In our March journal club podcast Ben and Vic discuss the paper of the month Marshall, S. D. (2017) “Helping experts and expert teams perform under duress: an agenda for cognitive aid research.” Anaesthesia, 72: 289–295. doi:10.1111/anae.13707. We shared some highlights from the online discussion, and Ben’s pdf summary is also included here. There’s more to a good checklist than we realise. See the pdf for the March Journal Club summary
We then reviewed 3 recent papers (links below)
Greig PR, Darbyshire JL, Richards E ‘The most useful exercise of medical school’: simulated death can be successfully incorporated into undergraduate simulation. BMJ Simulation and Technology Enhanced Learning Published Online First: 07 March 2017.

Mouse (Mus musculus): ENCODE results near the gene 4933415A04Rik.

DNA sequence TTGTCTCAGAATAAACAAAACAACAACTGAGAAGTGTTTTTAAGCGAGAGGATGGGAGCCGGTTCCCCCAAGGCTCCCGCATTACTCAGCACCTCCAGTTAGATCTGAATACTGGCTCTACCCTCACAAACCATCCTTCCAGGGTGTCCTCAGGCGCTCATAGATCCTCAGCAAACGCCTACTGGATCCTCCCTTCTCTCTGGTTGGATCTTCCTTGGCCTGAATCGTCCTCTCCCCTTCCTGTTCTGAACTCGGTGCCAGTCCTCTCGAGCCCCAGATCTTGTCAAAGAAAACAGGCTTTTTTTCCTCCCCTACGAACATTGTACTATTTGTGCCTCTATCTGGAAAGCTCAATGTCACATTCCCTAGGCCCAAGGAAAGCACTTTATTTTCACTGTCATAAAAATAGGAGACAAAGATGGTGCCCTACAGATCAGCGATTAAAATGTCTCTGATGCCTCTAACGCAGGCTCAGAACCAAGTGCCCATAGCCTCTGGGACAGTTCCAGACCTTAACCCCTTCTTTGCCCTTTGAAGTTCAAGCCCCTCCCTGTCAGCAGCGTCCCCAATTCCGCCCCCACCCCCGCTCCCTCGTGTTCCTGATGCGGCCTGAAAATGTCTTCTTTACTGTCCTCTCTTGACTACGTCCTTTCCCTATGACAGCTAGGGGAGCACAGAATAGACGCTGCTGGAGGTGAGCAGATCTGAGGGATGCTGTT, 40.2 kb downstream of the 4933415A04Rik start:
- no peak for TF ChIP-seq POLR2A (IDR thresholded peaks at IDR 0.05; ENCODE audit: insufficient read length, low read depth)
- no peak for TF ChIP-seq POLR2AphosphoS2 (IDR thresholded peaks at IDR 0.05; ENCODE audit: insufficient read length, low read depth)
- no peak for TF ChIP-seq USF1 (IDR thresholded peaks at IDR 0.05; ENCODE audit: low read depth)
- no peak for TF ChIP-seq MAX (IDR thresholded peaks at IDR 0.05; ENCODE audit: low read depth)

Kessler DO, Chang TP, Auerbach M, et al Screening residents for infant lumbar puncture readiness with just-in-time simulation-based assessments BMJ Simulation and Technology Enhanced Learning 2017;3:17-22.
Cheng et al. Conducting multicenter research in healthcare simulation: Lessons learned from the INSPIRE network. Advances in Simulation (2017) 2:6
And Ben introduced next month’s paper – a classic
Jenny W. Rudolph, PhD, Robert Simon, EdD, Ronald L. Dufresne, MS, and Daniel B. Raemer, PhD There’s No Such Thing as “Nonjudgmental” Debriefing: A Theory and Method for Debriefing with Good Judgment. Simulation in Healthcare • Volume 1, Number 1, Spring 2006
Looking forward to comments from across the range of simulation debriefing experience.